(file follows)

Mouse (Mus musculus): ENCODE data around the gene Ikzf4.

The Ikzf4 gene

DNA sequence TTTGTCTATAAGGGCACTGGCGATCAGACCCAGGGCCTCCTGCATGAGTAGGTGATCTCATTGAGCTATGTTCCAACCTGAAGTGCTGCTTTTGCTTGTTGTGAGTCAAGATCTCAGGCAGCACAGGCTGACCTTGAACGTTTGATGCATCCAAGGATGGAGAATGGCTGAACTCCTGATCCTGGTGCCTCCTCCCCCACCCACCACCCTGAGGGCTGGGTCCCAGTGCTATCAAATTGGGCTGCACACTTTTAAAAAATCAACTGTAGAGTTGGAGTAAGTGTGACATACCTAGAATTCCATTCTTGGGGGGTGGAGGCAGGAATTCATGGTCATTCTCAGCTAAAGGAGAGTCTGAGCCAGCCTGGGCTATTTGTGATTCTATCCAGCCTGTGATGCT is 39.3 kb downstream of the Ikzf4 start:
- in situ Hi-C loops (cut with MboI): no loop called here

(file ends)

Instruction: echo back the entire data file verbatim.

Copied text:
Mouse (Mus musculus): ENCODE data around the gene Ikzf4.

The Ikzf4 gene

DNA sequence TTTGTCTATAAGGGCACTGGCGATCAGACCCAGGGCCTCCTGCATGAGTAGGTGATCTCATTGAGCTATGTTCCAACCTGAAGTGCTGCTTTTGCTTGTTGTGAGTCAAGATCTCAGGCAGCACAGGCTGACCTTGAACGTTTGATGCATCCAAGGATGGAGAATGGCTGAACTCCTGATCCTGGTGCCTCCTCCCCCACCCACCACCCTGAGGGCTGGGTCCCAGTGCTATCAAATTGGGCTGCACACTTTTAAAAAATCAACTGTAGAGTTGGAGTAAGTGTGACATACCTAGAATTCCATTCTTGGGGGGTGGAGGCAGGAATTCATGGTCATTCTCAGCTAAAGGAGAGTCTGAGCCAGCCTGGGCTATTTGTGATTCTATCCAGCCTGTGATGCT is 39.3 kb downstream of the Ikzf4 start:
- in situ Hi-C loops (cut with MboI): no loop called here